I recently commented on THIS post. There are a few layers to the subject of the post (it’s short, for them who hesitate to click on links).
The post contains a quote from Carl Rogers regarding treating people as one would a sunset. Namely, we can’t adjust a sunset to our liking; all we can do is enjoy the spectacle for what it is. So we should treat people, he says; let them be and appreciate them for who they are.
I made a comment about how I can snap a photo of a sunset and, in fact, can enhance it so as to make the memory of it greater than what it was. There are various levels to my answer, as well.
One level might be how we consider people from the past — or even present — whom we don’t personally know. We may aggrandize their stature or diminish it. We can even have an image that is not consistent with who they are, assigning to them traits, ideas, and beliefs that may be an oversimplification or an exaggeration of their actual beliefs.
Another level is to consider how we may push others to be either better person or — in some cases — worse persons than they would have been if left on their own. We can either help someone flourish or hamper their development.
Yet another level is what we choose to emphasize and what we ignore about others. Much like someone might process a photo of a sunset to enhance what they like and reduce what they don’t like, we end up “processing” people based on criteria we don’t often understand even if made aware of it.
We might hate the way someone acts even as we give someone else a pass for the very same actions.
The idea of “letting someone be who they are” can — at face value — be itself viewed as a good thing . . . but I can think of examples where that’s not a good thing.
I don’t know what Carl Rogers meant because all I read is a quote and it may or may not be further qualified in his other writings.
What I know is that watching in awe as someone’s life unfolds assumes the life you’re observing is awesome and the people are awesome and their actions are awesome. I’ve found that’s hardly ever the case . . . but, what do I know? I’m no Carl Rogers.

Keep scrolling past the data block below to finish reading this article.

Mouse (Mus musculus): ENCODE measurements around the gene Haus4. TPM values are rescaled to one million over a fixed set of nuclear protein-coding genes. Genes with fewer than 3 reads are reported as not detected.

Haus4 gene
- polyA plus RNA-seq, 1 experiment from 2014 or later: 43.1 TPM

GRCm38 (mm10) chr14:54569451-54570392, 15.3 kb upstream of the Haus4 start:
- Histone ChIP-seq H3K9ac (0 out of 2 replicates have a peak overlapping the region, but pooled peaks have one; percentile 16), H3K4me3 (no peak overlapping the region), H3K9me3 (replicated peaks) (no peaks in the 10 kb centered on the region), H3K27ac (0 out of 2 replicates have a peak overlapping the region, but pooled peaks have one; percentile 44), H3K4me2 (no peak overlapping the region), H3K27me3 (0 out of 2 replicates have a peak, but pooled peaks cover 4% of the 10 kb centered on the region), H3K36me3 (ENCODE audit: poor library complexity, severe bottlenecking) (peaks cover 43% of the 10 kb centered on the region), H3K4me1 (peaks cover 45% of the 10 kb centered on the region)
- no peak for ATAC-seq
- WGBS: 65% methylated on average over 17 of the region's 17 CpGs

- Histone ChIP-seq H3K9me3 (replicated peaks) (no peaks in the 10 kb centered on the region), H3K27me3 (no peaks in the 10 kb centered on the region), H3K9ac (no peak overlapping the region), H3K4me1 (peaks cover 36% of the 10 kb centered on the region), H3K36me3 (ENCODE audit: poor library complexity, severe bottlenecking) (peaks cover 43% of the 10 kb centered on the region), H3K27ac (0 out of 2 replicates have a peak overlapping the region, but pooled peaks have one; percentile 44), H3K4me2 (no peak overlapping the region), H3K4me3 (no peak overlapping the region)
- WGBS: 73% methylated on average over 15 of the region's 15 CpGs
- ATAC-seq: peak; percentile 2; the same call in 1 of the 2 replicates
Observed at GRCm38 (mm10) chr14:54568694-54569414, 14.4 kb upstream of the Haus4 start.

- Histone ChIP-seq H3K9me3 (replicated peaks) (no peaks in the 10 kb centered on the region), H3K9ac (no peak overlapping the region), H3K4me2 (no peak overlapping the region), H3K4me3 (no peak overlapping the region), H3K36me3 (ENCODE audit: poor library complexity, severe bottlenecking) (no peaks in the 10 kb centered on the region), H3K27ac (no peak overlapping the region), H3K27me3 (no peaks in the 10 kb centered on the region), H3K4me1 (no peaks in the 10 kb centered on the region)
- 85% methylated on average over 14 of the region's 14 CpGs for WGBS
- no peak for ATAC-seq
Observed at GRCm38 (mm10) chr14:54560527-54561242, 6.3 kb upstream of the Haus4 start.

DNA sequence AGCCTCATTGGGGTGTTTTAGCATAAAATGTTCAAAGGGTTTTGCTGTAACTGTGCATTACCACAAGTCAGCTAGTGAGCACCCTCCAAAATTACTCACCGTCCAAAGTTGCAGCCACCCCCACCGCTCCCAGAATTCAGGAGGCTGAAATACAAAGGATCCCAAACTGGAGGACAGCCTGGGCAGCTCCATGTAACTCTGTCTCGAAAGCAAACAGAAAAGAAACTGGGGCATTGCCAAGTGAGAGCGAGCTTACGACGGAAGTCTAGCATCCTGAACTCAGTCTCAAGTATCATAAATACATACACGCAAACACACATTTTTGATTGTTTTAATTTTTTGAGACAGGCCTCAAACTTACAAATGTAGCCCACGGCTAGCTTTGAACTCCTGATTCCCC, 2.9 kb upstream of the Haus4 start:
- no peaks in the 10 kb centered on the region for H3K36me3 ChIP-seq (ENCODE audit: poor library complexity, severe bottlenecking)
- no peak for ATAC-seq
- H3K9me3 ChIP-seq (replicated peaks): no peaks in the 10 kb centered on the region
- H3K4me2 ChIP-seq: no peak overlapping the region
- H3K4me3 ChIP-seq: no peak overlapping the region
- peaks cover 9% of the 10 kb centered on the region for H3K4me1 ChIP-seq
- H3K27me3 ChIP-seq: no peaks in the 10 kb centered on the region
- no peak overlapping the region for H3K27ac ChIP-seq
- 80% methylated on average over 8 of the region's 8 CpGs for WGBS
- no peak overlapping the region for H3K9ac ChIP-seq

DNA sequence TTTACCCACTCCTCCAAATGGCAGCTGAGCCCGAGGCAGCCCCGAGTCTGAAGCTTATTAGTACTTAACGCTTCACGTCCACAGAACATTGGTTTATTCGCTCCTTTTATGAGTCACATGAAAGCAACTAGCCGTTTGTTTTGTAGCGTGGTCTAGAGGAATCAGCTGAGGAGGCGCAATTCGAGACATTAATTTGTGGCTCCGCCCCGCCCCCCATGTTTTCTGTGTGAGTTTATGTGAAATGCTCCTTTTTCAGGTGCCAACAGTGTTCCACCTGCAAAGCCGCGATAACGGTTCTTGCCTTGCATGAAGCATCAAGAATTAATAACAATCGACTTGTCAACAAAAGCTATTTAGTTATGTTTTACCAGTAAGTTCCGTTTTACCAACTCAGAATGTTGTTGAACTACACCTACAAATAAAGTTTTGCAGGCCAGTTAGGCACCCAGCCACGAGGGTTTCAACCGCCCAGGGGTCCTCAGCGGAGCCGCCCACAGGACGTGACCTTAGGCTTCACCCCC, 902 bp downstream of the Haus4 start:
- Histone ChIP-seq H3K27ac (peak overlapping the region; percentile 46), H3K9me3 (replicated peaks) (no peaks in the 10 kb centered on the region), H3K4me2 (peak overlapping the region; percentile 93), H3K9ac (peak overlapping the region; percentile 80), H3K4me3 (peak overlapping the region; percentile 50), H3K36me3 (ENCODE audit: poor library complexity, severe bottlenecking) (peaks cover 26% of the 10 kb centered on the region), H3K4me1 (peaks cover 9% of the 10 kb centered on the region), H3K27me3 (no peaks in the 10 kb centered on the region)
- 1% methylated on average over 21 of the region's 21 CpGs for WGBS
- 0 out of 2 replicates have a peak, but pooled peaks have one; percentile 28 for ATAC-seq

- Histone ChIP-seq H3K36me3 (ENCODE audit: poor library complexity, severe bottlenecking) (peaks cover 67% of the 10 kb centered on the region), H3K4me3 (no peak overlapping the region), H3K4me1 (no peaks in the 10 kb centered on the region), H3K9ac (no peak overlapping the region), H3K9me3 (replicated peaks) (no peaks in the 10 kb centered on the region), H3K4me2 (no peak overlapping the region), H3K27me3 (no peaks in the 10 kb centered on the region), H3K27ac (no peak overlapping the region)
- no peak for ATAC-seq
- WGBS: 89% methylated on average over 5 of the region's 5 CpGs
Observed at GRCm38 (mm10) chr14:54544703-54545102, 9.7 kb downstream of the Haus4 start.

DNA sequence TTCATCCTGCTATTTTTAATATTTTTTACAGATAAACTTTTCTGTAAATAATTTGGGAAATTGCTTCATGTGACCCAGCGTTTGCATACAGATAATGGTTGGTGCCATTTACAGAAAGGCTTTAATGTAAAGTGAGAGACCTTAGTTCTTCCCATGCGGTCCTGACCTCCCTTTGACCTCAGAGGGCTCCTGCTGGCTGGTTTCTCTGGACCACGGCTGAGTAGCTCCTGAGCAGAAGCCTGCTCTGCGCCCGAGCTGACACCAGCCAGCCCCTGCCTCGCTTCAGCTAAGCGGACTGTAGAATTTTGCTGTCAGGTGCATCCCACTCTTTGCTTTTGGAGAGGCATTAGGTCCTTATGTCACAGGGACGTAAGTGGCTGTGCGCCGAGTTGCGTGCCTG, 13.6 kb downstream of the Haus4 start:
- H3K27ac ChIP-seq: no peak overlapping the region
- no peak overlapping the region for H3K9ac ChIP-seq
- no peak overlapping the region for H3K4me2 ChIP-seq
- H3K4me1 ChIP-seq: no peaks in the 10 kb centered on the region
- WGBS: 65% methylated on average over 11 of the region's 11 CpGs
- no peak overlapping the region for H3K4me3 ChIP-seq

And now, the photo:
I had a photo of a similar plant a few posts back. That one was predominately red whereas this is mostly green. I believe it’s two different varieties of the same plant. I’ve seen some that are completely in the red domain, and a deep red at that.
This one is also treated with a bit of artsy liquefication (my own description for the process).
I find myself more and more wanting to make up my own words and descriptors for stuff I see or do. I don’t know if that proves I’m a writer at heart or the opposite; that I have no business handling words.
A few posts back I mentioned something about the kid indicating that it was Willy ‘n Ethel’s son. I misspoke. The kid refers to Ethel as Aunt Ethel, so he’s their nephew. I’m not sure I’m comforted by the fact Willy ‘n Ethel didn’t reproduce or if I feel sorry for future generations who will live without a continuation of the lineage.
With today’s doodle, I return to the animated GIFs . . . this one is Streamers In A Bunch.
And . . . that’s it
Some of these posts will likely be longer as the mood hits me, but most will be thus; short, uninteresting, bland, and relentless.
You can read about Project 313 HERE.
That’s it. This post has ended . . . except for the stuff below.
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. . . my FP ward . . . chieken shit.
Finally, if you interpret anything on this blog as me asking or wanting pity, sympathy, or complaining about my life, or asking for help and advice, know you’re likely missing my subtle mix of irony, sarcasm, and humor.